Outbreaks of the most common type of influenza virus, A (H3N2), are seeded by viruses that originate in East and Southeast Asia and migrate around the world, new research has found. This discovery may help to further improve flu vaccines and make the evolution of the virus more predictable.
Scientists at the University of Cambridge, in collaboration with scientists from the World Health Organisation (WHO) Global Influenza Surveillance Network, found that each year since 2002 influenza A (H3N2) viruses have migrated out of what the authors call the “East and Southeast Asian circulation network” (which includes tropical, subtropical, and temperate countries) and spread throughout the world. Their findings are reported in the current edition of Science.
Annual influenza epidemics are thought to infect 5-15% of the world population each year, cause 3 to 5 million cases of severe illness, and between 250,000 and 500,000 deaths, according to the World Health Organization. The flu vaccine protects the 300 million people vaccinated each year.
Because the flu virus evolves so quickly, there are a number of challenges involved in making the vaccine. In order to create an effective vaccine, each year in February and September a WHO committee meets to select the strains of flu to use in the influenza virus vaccine. These scientists (many of whom are co-authors on this study) decide which strains pose the greatest threat for the next flu season.
One of the serious challenges to creating flu vaccines is that the global migration pattern of influenza viruses has been a mystery. Several competing hypotheses have emerged including migration between the Northern and Southern hemispheres following the seasons, migration out of the tropics where influenza viruses were thought to circulate continuously, and migration out of China.
Colin Russell of the University of Cambridge and his colleagues analyzed 13,000 samples of influenza A (H3N2) virus, collected worldwide by the World Health Organization Global Influenza Surveillance Network between 2002 and 2007.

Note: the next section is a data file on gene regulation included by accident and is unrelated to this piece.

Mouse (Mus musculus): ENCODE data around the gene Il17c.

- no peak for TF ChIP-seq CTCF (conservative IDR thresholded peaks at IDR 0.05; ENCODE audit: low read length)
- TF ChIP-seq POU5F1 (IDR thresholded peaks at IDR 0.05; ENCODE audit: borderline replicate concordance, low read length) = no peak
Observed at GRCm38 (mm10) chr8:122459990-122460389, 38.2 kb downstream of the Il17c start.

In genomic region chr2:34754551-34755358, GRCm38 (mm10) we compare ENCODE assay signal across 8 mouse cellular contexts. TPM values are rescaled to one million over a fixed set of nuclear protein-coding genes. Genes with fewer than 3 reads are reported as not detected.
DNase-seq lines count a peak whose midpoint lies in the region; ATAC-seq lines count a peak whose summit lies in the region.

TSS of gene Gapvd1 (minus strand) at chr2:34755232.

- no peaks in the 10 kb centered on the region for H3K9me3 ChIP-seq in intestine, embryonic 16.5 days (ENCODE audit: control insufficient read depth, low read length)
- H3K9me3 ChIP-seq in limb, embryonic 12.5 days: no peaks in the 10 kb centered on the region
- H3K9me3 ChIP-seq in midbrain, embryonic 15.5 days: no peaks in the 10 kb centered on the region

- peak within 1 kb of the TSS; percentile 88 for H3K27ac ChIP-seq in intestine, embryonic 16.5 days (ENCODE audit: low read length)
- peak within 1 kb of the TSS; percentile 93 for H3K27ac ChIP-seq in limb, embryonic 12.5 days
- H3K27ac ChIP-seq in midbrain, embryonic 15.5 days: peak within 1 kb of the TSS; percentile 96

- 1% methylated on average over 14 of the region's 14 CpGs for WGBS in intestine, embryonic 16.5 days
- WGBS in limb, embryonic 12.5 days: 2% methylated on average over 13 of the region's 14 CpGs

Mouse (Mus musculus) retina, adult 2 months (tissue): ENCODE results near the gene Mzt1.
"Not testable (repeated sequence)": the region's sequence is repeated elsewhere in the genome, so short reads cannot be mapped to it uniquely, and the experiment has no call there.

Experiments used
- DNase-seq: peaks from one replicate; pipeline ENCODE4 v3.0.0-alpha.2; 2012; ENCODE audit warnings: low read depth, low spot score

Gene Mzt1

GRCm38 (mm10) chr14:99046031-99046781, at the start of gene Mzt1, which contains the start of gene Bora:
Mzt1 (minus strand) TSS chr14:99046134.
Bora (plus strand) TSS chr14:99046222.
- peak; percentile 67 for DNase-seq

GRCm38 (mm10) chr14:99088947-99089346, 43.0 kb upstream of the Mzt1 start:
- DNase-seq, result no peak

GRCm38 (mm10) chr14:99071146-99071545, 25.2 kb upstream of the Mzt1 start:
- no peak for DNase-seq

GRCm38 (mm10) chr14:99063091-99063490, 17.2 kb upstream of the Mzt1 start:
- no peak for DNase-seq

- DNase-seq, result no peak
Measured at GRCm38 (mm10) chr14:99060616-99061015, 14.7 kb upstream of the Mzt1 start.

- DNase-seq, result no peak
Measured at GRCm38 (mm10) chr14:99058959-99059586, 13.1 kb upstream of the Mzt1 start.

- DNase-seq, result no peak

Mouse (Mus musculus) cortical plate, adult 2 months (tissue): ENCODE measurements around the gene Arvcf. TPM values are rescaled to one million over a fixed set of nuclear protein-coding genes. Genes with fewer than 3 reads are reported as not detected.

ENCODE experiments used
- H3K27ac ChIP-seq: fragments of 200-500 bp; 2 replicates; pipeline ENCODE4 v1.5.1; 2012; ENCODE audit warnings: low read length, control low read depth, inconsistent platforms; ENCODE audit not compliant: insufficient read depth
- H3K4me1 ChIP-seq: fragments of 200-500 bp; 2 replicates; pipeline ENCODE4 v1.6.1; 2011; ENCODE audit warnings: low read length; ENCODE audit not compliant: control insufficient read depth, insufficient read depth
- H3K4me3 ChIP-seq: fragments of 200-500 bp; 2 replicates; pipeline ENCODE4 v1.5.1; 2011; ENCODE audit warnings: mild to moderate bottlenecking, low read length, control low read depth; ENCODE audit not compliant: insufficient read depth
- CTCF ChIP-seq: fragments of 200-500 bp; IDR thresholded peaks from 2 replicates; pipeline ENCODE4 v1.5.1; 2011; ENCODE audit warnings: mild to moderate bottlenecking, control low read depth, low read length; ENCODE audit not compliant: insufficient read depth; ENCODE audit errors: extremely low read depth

The analyses allowed the researchers to identify different strains of A (H3N2), the subtype of seasonal flu that causes the most disease, as they arrived at new locations around the world over the five-year period. The results revealed that new strains emerge in East and Southeast Asia and then about six to nine months later reach Europe and North America. Several months later still, the strains arrive in South America. Once viruses leave East and Southeast Asia they rarely return and thus regions outside of East and Southeast Asia are essentially the evolutionary graveyards of influenza viruses.
For reasons that aren’t well understood, flu epidemics typically occur during the winter months in the temperate regions of the northern and southern hemisphere and in tropical countries, flu epidemics often coincide with the rainy season. Because there is variation in the timing of the rainy season in different parts of East and Southeast Asia, combined with the wintertime epidemics in the temperate parts of the region, the overlap in the timing of epidemics gives the opportunity for influenza viruses to circulate year round in East and Southeast Asia. The authors find that this year-round circulation allows East and Southeast Asia to serve as the source of influenza A (H3N2) viruses for epidemics in the rest of the world.
WHO Global Influenza Surveillance Network